“Pure Language” and the Dirtying of Technology in Egan’s Novel
In the digital era, children are exposed to digital devices and the internet practically at birth through iPods, iPads, and iMacs–an element of modern childhood completely foreign to the parents raising these children. In the chapter “Pure Language” from A Visit From the Goon Squad, Jennifer Egan’s character Alex, a new father, believes he has a responsibility to protect his child from digital devices, implying that children are put in danger when exposed to the internet and social media. However, Alex’s choice of career and interactions with others reveal that adults are equally at risk while using social media and digital communication, if not more so, than the children they are theoretically trying to protect, causing us to question whether children are the ones endangered by these forms of technology in the first place.
Egan uses the medium of fictional storytelling to create a relatable parental character, connecting to and sympathizing with parents responsible for modernized, tech-savvy children in order to bolster her argument that digital communication and social media are not just dangers for children, but for all generations. Egan uses the inner monologue of Alex in order to show the fear parents feel for their children in the face of the internet and modern digital devices, yet also arguing that these technologies are unavoidable in childhood today. In Egan’s portrayal of a slightly futuristic New York City, it is standard for children to have “kiddie handsets” (Egan, 313), a form of smartphone designed specifically for children; however, Alex agrees with his wife that their own daughter “would not [have a kiddie handset] until age five” (Egan, 313). Alex and his wife clearly support the “childhood at risk” discussion. According to Craft, the “childhood at risk” argument “emphasises inherent vulnerabilities in childhood” as well as adult responsibility for children, “exploiting parental fears…[and] delaying traditional milestones of adulthood” (Craft, 176). Alex actively restricts his child’s access to digital gadgets, proving he believes that he is protecting his child by limiting her use of these “kiddie handsets.” Evidently, Alex thinks both of his child as vulnerable and technology as threatening. By feeling a need to protect his child from the handsets, Alex demonstrates his belief that he–and, in turn, parents in general–is responsible for upholding the notion of childhood that his generation experienced–one without digital entertainment and communication.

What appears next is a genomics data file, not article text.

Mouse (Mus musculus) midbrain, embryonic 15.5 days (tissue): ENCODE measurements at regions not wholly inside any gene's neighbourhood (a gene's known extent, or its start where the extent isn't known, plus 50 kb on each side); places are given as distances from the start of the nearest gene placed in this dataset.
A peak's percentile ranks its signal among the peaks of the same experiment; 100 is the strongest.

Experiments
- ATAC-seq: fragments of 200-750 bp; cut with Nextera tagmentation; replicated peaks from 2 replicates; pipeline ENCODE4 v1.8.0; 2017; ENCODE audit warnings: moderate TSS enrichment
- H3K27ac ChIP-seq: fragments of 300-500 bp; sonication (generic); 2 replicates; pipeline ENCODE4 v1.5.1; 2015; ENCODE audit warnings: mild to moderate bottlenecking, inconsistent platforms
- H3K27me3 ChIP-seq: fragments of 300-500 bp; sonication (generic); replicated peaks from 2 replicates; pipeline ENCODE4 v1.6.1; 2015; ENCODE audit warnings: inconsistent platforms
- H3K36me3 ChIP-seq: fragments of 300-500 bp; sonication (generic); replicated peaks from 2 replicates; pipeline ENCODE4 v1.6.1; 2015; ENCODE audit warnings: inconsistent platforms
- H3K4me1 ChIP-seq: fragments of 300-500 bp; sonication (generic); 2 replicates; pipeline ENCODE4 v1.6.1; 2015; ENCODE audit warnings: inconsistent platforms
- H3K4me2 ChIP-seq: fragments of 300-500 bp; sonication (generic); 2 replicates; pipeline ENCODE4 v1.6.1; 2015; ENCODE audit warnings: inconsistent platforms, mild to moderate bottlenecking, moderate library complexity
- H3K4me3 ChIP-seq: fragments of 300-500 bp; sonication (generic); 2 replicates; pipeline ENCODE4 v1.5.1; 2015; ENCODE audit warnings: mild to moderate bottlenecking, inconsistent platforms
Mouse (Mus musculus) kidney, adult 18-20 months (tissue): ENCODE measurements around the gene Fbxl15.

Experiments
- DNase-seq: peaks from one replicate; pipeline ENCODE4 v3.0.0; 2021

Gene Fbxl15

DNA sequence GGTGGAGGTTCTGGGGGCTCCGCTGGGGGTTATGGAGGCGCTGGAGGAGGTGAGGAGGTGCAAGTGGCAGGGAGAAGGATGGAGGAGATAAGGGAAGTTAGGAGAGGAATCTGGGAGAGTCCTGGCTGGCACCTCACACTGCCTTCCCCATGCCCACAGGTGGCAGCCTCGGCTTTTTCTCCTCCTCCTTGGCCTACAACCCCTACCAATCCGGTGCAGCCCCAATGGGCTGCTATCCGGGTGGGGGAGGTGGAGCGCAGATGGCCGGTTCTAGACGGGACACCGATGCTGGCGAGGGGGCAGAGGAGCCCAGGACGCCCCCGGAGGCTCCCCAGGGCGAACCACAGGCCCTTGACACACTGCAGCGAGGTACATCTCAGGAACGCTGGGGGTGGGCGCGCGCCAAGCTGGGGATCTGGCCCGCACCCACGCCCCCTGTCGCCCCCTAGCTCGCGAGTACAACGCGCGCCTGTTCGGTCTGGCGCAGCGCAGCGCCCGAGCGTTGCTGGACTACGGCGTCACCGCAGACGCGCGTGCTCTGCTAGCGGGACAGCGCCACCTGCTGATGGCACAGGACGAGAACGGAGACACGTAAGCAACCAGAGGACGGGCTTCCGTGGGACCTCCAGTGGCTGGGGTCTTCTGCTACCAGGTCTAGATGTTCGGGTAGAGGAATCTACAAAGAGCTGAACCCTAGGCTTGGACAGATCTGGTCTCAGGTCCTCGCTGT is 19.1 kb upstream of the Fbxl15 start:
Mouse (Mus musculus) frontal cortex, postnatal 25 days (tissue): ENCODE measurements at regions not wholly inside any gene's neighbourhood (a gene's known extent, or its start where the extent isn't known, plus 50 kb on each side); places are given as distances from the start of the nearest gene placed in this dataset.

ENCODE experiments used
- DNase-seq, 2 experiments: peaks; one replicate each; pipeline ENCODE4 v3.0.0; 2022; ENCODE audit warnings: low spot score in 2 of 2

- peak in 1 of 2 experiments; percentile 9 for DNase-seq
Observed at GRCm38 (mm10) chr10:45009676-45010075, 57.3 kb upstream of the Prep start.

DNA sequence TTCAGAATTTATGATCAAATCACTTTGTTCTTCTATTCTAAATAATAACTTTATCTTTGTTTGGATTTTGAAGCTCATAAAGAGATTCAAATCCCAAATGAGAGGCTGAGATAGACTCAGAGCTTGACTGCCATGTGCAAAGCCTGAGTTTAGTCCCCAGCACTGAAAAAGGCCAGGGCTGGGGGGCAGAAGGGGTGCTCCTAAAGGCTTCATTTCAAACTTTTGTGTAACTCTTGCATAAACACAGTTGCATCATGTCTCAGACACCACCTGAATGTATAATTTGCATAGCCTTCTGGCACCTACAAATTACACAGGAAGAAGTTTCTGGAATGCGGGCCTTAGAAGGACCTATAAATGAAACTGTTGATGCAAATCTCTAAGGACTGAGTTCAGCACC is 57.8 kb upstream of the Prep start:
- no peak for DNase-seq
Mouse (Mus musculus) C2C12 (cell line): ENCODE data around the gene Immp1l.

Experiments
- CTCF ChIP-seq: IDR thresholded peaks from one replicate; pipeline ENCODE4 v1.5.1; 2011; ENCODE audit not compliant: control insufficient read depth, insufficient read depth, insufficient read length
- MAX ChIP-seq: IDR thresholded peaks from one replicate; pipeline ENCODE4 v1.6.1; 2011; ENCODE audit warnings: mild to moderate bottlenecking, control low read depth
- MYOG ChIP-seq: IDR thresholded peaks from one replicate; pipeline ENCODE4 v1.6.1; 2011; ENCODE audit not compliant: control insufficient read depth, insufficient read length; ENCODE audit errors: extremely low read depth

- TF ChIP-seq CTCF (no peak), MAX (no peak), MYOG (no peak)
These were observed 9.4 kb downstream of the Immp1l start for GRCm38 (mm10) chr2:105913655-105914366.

Egan’s choice of the age “five” as the end on Alex and his wife’s ban on technology also demonstrates the ephemeral time limit of this ban and parental control in the face of digitization in general. Beyond this young age of five, a restriction of the use of digital devices is no longer plausible, indicating that childhood is already too inherently digital, despite parents’ desires to prevent these personal devices from taking over their children’s lives. At age five, children usually enter the traditional school system, starting with kindergarten. At this age, parents’ control is considerably minimized because of a child’s constant exposure to other children, other adults, and the use of computers in school. Through the choice of the age five, Egan argues that in these digital times, there is little an adult can do to keep children from the digital world, which in this day of age could be thought of as a “milestone of adulthood” (Craft, 176), or nowadays, childhood. Though Alex attempts to delay his child’s transition into both a new era of childhood and a new stage of life, like is suggested of adults in the “childhood at risk” perspective (Craft, 176), there is only so much he can do to keep his child away from electronics and the internet, proving that Egan believes these technologies are central to today’s concept of childhood. When Alex’s handset vibrates, his daughter points to his pocket and exclaims, “Das mine!” causing Alex to question if it was “possible his daughter could feel the vibrations through his body” (Egan, 321). Alex’s panicked reaction, though slightly absurd, demonstrates the fear that he and other parents feel towards smartphones in relation to children. His worry that his child is capable of feeling the handset through another human is never actually disproved, alluding to parents’ concerns that children are already too powerfully connected to digital apparati. The italics on “mine” also show that his daughter assumes ownership over the device, implying that these handsets are integral to a child’s identity, property, and childhood itself.